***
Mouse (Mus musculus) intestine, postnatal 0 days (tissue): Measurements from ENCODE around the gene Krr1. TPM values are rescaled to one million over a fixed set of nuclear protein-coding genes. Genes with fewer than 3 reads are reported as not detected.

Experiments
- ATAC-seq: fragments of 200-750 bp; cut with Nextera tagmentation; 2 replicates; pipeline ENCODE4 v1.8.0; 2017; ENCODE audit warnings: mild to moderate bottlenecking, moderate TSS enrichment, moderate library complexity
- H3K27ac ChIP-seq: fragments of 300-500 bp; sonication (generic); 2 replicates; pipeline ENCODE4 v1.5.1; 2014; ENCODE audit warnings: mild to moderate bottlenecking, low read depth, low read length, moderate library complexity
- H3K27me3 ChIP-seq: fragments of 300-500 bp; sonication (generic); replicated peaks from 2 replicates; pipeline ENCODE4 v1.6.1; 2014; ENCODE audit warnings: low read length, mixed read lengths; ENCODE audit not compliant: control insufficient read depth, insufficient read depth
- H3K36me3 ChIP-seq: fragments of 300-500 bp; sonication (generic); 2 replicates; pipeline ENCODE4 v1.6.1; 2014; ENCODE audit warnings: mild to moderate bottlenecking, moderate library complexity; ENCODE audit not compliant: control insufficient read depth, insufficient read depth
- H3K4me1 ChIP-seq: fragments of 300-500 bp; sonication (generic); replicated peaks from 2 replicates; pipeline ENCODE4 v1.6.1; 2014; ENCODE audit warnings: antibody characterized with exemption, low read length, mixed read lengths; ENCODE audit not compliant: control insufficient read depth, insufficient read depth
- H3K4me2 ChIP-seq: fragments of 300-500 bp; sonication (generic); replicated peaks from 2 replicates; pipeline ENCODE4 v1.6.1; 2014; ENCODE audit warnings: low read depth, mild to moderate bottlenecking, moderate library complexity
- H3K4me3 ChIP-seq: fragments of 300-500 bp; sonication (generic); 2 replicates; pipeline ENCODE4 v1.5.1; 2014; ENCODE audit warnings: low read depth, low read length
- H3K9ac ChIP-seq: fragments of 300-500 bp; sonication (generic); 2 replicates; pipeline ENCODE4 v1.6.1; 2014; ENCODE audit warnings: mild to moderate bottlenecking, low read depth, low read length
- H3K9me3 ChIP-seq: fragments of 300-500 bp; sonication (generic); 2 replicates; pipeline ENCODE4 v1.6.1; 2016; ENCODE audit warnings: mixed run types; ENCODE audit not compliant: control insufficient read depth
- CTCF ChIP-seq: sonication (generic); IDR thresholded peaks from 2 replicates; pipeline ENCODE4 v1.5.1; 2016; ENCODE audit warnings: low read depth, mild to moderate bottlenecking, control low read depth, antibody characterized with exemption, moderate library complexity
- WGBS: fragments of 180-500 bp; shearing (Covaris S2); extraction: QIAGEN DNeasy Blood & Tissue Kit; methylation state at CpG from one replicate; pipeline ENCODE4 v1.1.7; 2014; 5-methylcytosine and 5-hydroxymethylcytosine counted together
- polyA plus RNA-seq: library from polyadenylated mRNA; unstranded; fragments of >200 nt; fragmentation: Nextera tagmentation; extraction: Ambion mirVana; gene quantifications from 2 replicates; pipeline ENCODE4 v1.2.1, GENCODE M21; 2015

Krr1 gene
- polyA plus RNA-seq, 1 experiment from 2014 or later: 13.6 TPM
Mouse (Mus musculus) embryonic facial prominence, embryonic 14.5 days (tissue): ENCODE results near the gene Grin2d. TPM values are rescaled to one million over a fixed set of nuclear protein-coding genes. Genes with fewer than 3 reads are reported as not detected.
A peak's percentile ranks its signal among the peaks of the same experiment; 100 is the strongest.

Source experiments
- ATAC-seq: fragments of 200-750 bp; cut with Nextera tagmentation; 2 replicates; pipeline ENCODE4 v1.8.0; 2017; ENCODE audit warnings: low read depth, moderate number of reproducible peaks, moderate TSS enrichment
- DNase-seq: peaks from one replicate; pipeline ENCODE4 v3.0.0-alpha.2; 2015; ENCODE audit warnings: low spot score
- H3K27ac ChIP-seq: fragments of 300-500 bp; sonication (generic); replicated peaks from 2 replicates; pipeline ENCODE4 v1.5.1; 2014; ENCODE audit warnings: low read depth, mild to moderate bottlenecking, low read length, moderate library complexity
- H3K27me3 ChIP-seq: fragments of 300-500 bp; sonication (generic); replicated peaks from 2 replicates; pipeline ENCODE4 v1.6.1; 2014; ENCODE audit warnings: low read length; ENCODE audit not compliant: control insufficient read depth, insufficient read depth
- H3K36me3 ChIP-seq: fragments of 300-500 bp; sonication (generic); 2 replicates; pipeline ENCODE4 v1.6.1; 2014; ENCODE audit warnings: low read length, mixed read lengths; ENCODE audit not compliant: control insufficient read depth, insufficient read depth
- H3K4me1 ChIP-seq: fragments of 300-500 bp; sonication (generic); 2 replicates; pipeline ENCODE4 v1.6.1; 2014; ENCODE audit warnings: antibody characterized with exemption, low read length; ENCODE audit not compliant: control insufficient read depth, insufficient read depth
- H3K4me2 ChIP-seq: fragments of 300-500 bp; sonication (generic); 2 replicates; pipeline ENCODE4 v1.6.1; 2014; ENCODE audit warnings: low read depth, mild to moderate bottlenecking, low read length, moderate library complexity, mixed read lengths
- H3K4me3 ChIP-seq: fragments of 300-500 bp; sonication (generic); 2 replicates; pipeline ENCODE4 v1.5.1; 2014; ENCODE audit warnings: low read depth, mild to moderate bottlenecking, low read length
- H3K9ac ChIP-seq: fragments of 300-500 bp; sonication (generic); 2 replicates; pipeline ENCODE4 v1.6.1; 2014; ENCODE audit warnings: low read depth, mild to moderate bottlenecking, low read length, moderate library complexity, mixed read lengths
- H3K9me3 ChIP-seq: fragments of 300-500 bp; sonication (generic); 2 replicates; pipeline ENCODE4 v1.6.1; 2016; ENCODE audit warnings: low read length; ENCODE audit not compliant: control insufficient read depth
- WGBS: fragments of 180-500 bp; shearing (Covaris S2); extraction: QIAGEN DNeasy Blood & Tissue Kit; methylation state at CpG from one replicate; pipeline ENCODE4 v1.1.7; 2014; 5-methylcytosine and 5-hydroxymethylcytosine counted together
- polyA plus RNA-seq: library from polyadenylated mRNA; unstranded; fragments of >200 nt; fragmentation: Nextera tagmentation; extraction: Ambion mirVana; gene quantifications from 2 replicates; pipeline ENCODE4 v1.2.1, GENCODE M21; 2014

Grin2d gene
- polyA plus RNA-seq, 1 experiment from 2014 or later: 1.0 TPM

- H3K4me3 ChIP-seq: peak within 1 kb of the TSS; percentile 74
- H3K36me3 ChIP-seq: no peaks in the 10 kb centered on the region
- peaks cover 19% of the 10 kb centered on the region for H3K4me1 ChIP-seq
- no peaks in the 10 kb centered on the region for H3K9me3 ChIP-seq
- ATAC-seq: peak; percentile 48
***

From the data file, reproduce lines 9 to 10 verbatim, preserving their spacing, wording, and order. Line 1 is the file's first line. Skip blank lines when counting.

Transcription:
- H3K4me3 ChIP-seq: fragments of 300-500 bp; sonication (generic); 2 replicates; pipeline ENCODE4 v1.5.1; 2014; ENCODE audit warnings: low read depth, low read length
- H3K9ac ChIP-seq: fragments of 300-500 bp; sonication (generic); 2 replicates; pipeline ENCODE4 v1.6.1; 2014; ENCODE audit warnings: mild to moderate bottlenecking, low read depth, low read length